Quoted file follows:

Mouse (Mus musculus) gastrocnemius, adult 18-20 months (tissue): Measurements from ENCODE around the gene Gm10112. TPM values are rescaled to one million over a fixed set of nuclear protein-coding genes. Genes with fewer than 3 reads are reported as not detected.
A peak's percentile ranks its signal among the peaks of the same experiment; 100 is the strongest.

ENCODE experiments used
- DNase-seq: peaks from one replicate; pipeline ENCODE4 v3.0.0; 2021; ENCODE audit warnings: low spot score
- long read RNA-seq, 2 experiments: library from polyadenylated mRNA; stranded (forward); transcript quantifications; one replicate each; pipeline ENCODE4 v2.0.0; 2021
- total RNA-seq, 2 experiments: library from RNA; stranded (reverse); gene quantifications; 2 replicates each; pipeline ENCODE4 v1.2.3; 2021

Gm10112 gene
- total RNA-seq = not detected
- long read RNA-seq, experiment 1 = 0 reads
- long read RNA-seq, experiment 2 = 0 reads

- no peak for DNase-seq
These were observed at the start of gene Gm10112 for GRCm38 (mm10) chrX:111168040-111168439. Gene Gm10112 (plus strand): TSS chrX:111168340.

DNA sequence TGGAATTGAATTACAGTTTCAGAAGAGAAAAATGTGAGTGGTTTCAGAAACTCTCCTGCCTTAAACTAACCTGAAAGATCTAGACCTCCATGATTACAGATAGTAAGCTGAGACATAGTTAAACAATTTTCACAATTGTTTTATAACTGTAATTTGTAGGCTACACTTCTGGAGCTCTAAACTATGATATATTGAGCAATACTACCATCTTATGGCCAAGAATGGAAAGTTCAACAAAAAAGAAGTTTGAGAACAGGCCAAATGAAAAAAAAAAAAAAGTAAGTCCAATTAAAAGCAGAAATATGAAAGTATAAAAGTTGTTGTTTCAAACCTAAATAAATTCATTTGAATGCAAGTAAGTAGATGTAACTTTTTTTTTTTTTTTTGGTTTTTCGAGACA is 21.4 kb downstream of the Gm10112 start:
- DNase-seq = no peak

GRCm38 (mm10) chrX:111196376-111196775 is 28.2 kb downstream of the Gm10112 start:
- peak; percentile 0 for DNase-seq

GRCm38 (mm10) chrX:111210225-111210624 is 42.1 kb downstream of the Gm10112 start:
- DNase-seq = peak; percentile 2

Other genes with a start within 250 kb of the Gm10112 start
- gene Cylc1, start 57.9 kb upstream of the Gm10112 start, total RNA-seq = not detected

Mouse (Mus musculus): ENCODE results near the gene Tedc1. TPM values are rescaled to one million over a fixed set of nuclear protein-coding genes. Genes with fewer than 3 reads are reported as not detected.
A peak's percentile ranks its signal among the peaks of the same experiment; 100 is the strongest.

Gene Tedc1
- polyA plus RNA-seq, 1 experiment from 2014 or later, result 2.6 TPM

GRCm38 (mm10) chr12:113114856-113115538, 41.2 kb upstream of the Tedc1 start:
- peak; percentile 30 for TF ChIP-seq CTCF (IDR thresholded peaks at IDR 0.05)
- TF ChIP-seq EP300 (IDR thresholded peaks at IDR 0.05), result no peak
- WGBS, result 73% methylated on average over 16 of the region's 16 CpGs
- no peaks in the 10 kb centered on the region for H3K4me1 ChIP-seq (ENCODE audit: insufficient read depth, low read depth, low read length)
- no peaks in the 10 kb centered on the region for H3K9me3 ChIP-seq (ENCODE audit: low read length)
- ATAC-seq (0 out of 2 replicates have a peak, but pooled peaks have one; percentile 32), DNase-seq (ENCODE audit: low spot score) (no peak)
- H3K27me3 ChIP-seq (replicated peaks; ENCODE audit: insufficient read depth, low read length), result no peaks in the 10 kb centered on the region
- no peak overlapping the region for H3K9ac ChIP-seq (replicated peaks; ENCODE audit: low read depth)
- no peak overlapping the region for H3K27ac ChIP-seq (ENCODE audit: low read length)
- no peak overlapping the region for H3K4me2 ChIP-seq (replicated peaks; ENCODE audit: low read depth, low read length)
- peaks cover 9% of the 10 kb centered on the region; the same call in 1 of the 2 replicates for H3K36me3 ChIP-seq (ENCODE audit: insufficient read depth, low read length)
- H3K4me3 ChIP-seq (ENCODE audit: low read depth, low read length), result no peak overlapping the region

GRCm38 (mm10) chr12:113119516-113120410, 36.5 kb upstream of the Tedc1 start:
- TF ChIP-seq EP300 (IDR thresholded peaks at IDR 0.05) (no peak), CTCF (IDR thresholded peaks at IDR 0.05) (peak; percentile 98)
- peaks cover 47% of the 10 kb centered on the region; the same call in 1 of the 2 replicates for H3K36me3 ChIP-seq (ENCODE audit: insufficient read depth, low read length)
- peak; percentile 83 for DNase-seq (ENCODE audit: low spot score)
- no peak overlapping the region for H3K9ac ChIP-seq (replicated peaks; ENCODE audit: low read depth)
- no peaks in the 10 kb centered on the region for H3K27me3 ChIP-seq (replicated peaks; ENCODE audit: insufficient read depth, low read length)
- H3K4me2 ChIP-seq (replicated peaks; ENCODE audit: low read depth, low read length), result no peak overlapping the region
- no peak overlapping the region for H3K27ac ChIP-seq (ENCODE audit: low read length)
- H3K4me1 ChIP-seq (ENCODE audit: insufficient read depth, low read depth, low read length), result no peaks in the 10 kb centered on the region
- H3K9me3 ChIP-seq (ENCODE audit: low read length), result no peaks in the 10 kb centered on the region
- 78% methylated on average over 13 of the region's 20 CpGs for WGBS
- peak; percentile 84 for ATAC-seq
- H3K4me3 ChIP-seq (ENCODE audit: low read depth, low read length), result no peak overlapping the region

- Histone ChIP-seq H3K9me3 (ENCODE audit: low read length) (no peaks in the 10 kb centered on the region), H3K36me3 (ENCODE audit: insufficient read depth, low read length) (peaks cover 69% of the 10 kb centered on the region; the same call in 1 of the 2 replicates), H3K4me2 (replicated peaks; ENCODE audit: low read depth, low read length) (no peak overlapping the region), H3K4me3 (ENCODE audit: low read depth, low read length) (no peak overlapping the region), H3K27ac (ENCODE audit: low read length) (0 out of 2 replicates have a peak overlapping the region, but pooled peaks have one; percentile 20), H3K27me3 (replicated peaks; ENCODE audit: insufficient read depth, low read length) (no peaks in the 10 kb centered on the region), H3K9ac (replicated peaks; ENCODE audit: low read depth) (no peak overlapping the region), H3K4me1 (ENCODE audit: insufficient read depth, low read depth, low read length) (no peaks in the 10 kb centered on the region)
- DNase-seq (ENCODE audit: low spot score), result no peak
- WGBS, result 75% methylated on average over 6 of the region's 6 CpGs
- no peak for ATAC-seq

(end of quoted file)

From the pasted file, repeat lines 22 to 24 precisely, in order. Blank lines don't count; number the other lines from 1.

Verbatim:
A peak's percentile ranks its signal among the peaks of the same experiment; 100 is the strongest.

Gene Tedc1
- polyA plus RNA-seq, 1 experiment from 2014 or later, result 2.6 TPM